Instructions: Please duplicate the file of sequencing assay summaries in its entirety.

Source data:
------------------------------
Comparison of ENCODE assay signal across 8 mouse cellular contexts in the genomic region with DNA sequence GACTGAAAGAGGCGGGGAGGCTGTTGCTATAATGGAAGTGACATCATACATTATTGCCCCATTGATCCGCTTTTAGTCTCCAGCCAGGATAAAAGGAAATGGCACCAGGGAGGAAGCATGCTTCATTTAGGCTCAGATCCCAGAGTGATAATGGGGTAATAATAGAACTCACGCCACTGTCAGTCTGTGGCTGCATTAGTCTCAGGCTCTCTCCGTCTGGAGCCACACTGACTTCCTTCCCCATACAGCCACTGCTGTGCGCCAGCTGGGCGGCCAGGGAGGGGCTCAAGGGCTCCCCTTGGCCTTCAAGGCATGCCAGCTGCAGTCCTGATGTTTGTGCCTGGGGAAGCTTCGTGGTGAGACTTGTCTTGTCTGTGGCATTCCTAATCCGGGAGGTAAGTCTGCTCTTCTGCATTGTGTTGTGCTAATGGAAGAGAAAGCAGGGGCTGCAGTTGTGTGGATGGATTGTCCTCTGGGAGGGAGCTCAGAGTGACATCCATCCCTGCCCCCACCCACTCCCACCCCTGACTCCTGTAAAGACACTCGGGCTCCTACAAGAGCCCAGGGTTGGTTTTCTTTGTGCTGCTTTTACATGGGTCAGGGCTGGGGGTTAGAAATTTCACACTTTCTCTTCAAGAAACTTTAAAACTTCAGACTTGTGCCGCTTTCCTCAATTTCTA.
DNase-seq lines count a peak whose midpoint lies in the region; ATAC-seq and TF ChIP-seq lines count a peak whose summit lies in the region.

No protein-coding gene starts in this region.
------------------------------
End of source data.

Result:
Comparison of ENCODE assay signal across 8 mouse cellular contexts in the genomic region with DNA sequence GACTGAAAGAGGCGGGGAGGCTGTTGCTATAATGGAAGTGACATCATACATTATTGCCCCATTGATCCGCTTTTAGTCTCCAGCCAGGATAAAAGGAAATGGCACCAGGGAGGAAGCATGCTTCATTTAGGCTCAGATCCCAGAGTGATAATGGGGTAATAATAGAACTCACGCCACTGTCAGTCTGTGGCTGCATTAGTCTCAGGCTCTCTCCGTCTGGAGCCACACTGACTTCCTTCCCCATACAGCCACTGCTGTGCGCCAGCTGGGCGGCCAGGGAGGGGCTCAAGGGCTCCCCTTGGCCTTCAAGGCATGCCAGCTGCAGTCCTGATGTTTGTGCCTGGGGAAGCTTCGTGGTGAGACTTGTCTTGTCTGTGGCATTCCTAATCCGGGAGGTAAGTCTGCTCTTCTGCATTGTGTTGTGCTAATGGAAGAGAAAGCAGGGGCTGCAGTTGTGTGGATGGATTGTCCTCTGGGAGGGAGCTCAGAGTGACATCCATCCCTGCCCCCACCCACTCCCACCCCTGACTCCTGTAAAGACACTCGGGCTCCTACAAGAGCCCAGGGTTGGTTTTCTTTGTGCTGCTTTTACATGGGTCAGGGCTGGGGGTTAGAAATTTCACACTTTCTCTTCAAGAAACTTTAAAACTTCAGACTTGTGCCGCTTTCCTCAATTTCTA.
DNase-seq lines count a peak whose midpoint lies in the region; ATAC-seq and TF ChIP-seq lines count a peak whose summit lies in the region.

No protein-coding gene starts in this region.